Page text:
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  1. Jonathan, I thought I was pretty savvy about copyright issues and licensing. I’m one of the few people who actually reads licensing agreements and terms of service. I don’t Flickr for the reasons you’ve cited. However, I have learned so much from reading your blog. You articulately translate complex information into easily assimilated facts. Thank you. Well done. Joan Reeves

  2. I have very little doubt that you ARE indeed very savvy with these issues. As someone who reads licensing agreements and pays attention to these types of issues, you are already in the 99% percentile of all users. Even I’ll admit that there are some sites, especially those where I’m not putting up my content, where I don’t thoroughly read the TOS. It is, however, a bad habit and I do admit that.

    However, I am glad that the site has been able to help you and has been useful. Thank you very much for the encouragement. If there are any issues you’d like me to address, please let me know!

  3. Whoa, hold on here. There are lots of permissible uses of all-rights-reserved content via an API – RSS and machine-tag harvesting (à la Adactio) come to mind. You’re American; don’t make me remind you of fair use.

    I don’t know what you mean by “embedding,” and you probably don’t, either. Images are presented on Web pages using IMG elements (or, if you really insist, OBJECT, but that won’t work in the real world). As such images are not part of a Web page, but are called from elsewhere, like elsewhere in the same server directory or from another site, and assembled together with the HTML, CSS, and JS output to render the page. Your blog may have a sidebar with all your recent Flickr photos, and that sidebar might even be animated, but if so it’s some kind of iframe and/or JavaScript and/or Flash application; in that last case you could view the Flash application as a movie and use the (non-HTML) EMBED tag to put it on the page.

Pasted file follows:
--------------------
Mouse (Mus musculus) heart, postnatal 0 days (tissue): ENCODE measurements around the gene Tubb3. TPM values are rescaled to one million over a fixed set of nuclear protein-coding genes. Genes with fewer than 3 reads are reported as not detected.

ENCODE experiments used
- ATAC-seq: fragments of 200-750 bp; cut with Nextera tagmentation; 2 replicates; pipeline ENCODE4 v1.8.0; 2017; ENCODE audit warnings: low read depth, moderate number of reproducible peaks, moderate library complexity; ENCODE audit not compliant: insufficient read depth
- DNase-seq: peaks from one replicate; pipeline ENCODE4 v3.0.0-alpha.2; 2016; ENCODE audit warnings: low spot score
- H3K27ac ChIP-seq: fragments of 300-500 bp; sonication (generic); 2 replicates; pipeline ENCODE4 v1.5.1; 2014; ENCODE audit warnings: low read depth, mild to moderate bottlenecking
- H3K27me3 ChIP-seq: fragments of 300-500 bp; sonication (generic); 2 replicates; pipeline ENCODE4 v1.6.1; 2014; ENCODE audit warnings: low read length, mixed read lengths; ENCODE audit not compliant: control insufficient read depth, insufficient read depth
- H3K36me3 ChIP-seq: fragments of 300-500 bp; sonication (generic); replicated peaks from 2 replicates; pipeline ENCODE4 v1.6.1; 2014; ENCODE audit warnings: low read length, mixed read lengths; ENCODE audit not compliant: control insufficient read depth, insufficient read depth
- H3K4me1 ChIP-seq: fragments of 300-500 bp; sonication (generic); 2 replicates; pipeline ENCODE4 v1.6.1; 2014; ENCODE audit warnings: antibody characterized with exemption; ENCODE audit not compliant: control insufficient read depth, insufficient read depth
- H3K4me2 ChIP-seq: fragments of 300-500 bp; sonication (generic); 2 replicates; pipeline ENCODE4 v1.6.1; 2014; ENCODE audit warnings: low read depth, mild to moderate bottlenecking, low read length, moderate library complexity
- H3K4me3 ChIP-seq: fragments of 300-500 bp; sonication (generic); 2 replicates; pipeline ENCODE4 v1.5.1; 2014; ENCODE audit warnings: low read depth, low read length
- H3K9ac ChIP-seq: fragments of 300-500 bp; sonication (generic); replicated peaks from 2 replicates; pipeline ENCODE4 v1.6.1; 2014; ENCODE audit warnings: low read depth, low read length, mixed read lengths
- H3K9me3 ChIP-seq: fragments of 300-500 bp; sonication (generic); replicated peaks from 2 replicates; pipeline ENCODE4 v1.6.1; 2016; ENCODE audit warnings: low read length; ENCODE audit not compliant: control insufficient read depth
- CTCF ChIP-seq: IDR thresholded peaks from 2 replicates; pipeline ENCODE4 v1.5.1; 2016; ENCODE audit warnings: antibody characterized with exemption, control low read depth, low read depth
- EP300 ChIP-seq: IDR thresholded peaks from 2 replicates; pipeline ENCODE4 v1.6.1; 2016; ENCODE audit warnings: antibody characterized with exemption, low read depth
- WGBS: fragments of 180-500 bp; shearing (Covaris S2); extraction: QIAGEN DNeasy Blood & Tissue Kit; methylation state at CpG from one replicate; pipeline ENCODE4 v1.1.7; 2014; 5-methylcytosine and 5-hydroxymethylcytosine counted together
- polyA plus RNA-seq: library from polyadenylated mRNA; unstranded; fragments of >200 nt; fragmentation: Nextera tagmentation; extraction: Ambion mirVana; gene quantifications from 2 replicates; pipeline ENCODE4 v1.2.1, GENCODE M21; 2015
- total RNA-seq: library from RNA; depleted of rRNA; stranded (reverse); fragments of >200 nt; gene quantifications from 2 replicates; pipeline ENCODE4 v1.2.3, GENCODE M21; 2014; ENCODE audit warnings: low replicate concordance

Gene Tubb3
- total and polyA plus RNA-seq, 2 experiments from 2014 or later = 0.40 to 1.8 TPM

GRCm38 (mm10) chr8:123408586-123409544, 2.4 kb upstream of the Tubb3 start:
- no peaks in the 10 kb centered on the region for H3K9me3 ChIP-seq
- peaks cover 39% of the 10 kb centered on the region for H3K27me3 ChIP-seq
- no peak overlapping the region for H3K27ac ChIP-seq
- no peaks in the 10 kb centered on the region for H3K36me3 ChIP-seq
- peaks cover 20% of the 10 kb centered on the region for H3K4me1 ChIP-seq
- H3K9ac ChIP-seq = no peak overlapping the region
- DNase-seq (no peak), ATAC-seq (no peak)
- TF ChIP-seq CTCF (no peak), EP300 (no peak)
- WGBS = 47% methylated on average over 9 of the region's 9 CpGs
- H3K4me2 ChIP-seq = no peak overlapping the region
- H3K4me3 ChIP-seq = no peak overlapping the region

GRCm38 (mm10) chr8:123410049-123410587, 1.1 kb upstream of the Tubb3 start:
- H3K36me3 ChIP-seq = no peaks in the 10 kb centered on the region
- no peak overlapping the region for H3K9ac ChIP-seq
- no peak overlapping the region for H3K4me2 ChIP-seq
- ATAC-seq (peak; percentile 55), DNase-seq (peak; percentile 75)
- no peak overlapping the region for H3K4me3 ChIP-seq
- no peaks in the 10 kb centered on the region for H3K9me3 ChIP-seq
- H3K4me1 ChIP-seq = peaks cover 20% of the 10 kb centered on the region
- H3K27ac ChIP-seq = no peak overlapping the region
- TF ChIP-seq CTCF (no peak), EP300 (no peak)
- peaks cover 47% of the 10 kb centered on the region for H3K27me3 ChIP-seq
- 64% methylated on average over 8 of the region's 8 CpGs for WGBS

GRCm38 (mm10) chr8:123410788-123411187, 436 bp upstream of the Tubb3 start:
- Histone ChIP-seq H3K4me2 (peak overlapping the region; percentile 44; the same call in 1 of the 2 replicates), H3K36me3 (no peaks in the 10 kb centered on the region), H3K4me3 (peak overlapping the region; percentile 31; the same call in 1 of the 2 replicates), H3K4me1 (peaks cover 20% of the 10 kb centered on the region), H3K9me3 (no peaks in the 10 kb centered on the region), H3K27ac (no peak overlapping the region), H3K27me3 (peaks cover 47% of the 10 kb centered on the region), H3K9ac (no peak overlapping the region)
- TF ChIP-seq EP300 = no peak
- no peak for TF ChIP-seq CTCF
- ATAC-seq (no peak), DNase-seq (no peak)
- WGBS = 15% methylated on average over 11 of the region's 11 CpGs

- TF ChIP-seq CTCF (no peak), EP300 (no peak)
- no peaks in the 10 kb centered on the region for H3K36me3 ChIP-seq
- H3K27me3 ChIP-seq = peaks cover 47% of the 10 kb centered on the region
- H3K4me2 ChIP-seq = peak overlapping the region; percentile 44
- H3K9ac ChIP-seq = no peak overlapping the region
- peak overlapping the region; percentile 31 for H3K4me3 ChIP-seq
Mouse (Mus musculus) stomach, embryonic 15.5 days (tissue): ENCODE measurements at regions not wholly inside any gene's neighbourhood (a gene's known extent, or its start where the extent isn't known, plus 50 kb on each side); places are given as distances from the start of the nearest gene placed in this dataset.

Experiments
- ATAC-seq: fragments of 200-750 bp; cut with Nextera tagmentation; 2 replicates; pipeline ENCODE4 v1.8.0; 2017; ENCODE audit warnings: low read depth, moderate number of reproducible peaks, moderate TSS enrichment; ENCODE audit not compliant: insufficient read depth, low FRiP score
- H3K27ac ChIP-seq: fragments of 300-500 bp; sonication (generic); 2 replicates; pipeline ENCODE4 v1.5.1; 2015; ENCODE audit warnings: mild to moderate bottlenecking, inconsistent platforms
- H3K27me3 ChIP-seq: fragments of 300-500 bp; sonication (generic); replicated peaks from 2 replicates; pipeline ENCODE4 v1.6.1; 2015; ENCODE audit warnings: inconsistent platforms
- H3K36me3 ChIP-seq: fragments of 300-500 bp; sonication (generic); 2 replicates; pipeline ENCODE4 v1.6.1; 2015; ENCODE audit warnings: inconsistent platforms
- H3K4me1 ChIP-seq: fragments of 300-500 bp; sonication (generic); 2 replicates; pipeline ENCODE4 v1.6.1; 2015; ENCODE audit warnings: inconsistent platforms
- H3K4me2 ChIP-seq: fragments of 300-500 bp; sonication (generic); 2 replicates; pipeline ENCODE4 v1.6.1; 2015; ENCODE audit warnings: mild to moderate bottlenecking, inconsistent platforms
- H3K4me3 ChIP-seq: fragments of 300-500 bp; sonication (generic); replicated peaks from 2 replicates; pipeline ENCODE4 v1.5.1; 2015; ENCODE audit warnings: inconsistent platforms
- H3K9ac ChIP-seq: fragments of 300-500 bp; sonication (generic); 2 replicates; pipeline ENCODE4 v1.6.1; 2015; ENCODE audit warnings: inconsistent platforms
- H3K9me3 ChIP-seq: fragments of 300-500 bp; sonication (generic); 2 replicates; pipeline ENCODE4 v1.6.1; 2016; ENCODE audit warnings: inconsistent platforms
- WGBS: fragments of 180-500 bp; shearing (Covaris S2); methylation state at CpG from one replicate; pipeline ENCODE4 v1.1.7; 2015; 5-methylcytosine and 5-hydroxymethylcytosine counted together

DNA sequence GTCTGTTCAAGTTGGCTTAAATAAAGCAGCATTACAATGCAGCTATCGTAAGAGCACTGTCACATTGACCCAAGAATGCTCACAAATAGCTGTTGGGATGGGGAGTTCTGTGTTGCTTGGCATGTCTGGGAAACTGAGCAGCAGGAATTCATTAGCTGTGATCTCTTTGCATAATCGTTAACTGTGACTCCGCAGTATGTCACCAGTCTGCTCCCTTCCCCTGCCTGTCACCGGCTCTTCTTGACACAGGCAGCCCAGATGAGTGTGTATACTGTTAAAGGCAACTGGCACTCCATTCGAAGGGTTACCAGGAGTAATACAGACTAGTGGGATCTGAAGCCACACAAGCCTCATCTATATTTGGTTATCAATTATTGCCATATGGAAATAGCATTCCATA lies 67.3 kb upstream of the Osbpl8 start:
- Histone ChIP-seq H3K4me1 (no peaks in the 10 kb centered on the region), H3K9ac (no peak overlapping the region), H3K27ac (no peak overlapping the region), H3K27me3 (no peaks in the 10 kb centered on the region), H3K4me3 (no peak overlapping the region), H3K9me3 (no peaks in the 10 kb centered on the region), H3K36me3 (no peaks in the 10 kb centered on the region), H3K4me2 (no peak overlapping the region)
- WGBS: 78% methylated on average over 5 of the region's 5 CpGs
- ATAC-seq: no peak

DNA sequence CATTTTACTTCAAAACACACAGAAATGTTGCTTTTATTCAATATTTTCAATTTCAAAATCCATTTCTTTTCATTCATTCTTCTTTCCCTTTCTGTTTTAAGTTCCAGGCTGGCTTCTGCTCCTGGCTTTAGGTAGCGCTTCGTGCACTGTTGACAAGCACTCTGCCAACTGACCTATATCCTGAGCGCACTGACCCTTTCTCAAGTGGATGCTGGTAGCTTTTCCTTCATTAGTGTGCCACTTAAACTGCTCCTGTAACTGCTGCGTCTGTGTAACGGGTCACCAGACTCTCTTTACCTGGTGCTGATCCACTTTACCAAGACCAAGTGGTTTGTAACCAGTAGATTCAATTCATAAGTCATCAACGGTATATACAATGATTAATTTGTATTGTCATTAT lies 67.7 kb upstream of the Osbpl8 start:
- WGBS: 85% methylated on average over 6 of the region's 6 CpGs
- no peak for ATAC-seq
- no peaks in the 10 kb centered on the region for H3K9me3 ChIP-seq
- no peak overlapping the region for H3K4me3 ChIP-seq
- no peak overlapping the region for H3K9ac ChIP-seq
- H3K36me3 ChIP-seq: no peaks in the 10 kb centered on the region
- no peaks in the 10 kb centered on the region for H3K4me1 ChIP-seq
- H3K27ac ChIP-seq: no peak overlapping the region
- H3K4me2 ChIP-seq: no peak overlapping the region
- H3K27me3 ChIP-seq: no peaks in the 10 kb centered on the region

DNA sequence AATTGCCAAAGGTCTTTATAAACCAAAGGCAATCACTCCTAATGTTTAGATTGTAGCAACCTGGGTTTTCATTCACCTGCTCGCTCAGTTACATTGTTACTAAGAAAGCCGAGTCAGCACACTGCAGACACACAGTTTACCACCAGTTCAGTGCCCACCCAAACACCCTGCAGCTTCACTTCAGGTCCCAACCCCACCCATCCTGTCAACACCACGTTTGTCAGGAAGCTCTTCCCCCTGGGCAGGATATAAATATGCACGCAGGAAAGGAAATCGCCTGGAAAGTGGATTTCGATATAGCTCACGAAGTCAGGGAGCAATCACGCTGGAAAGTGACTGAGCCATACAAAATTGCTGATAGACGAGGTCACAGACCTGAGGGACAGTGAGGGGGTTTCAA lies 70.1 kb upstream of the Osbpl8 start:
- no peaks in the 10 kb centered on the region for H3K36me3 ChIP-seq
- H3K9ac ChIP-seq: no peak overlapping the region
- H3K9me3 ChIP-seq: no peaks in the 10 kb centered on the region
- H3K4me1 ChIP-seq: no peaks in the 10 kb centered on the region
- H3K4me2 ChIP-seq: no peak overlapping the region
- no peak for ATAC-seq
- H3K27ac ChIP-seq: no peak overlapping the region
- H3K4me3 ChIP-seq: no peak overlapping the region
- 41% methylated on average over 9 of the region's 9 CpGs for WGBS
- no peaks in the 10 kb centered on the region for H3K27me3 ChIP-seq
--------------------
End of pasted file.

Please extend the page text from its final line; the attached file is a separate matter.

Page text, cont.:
But there is no way, via Flickr or otherwise, to “embed” a photograph on a Web page like the Sword in the Stone. It doesn’t happen.

    Additionally, your suggestion to walk Flickr users through a menu of options after the manner of Creative Commons is merely a way to induce people to erroneously license their photos under Creative Commons without full intention and consent. It would be cynical of me to view this as another example of “scratch a copyright activist, find someone who wants copyright abolished and replaced with Creative Commons.” All rights reserved *is* the default for a copyrightable work and should stay that way *unless* you really know what you’re doing and want some other licence.

  4. There’s no need to remind me of fair use. I based the idea of using thumbnails only in the API on ARR images in the Google images ruling, which put that type of use deep into the safe category. However, it is very likely that someone who chooses ARR will not want their content in the API. If I am wrong and most of the people who do choose ARR do want their content in the API, then that should be changed. It was just an example and a best guess at intentions. I admit that.